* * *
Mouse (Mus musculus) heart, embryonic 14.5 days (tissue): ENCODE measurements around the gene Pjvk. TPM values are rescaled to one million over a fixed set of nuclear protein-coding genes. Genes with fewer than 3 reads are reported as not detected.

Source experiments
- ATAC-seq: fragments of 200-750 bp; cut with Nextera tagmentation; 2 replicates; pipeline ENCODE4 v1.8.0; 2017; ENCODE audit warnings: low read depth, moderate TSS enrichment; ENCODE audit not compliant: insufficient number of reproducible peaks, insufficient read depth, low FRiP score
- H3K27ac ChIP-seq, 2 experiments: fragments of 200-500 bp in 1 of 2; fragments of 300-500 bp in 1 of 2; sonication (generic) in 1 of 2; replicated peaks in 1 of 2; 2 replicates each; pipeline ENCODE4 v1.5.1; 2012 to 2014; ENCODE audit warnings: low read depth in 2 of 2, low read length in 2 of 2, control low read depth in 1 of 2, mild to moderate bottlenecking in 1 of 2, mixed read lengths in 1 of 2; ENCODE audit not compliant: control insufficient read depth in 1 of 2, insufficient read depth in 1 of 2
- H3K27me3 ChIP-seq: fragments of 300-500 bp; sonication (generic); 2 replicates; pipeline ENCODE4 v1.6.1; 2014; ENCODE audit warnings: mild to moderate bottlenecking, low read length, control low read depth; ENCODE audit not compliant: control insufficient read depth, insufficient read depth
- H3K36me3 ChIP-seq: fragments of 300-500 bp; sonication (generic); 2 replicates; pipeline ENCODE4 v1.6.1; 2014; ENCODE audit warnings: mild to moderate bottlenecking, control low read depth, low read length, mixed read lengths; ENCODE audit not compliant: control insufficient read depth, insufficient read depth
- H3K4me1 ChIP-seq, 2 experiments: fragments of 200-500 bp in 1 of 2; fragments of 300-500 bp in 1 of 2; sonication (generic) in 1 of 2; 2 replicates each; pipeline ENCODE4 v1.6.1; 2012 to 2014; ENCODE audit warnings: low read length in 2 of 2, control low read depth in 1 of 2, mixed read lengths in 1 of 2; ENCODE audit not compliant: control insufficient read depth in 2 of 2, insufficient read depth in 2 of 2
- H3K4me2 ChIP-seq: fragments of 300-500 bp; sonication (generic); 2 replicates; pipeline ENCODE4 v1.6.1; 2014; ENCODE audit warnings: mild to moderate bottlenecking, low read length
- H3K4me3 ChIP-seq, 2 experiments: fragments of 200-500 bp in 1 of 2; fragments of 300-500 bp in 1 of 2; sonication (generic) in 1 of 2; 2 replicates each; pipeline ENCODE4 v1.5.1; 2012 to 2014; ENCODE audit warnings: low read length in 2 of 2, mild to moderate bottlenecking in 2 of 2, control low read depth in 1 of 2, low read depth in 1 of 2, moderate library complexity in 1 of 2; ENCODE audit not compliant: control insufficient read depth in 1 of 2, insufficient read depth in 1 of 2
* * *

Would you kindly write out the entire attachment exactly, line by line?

Mouse (Mus musculus) heart, embryonic 14.5 days (tissue): ENCODE measurements around the gene Pjvk. TPM values are rescaled to one million over a fixed set of nuclear protein-coding genes. Genes with fewer than 3 reads are reported as not detected.

Source experiments
- ATAC-seq: fragments of 200-750 bp; cut with Nextera tagmentation; 2 replicates; pipeline ENCODE4 v1.8.0; 2017; ENCODE audit warnings: low read depth, moderate TSS enrichment; ENCODE audit not compliant: insufficient number of reproducible peaks, insufficient read depth, low FRiP score
- H3K27ac ChIP-seq, 2 experiments: fragments of 200-500 bp in 1 of 2; fragments of 300-500 bp in 1 of 2; sonication (generic) in 1 of 2; replicated peaks in 1 of 2; 2 replicates each; pipeline ENCODE4 v1.5.1; 2012 to 2014; ENCODE audit warnings: low read depth in 2 of 2, low read length in 2 of 2, control low read depth in 1 of 2, mild to moderate bottlenecking in 1 of 2, mixed read lengths in 1 of 2; ENCODE audit not compliant: control insufficient read depth in 1 of 2, insufficient read depth in 1 of 2
- H3K27me3 ChIP-seq: fragments of 300-500 bp; sonication (generic); 2 replicates; pipeline ENCODE4 v1.6.1; 2014; ENCODE audit warnings: mild to moderate bottlenecking, low read length, control low read depth; ENCODE audit not compliant: control insufficient read depth, insufficient read depth
- H3K36me3 ChIP-seq: fragments of 300-500 bp; sonication (generic); 2 replicates; pipeline ENCODE4 v1.6.1; 2014; ENCODE audit warnings: mild to moderate bottlenecking, control low read depth, low read length, mixed read lengths; ENCODE audit not compliant: control insufficient read depth, insufficient read depth
- H3K4me1 ChIP-seq, 2 experiments: fragments of 200-500 bp in 1 of 2; fragments of 300-500 bp in 1 of 2; sonication (generic) in 1 of 2; 2 replicates each; pipeline ENCODE4 v1.6.1; 2012 to 2014; ENCODE audit warnings: low read length in 2 of 2, control low read depth in 1 of 2, mixed read lengths in 1 of 2; ENCODE audit not compliant: control insufficient read depth in 2 of 2, insufficient read depth in 2 of 2
- H3K4me2 ChIP-seq: fragments of 300-500 bp; sonication (generic); 2 replicates; pipeline ENCODE4 v1.6.1; 2014; ENCODE audit warnings: mild to moderate bottlenecking, low read length
- H3K4me3 ChIP-seq, 2 experiments: fragments of 200-500 bp in 1 of 2; fragments of 300-500 bp in 1 of 2; sonication (generic) in 1 of 2; 2 replicates each; pipeline ENCODE4 v1.5.1; 2012 to 2014; ENCODE audit warnings: low read length in 2 of 2, mild to moderate bottlenecking in 2 of 2, control low read depth in 1 of 2, low read depth in 1 of 2, moderate library complexity in 1 of 2; ENCODE audit not compliant: control insufficient read depth in 1 of 2, insufficient read depth in 1 of 2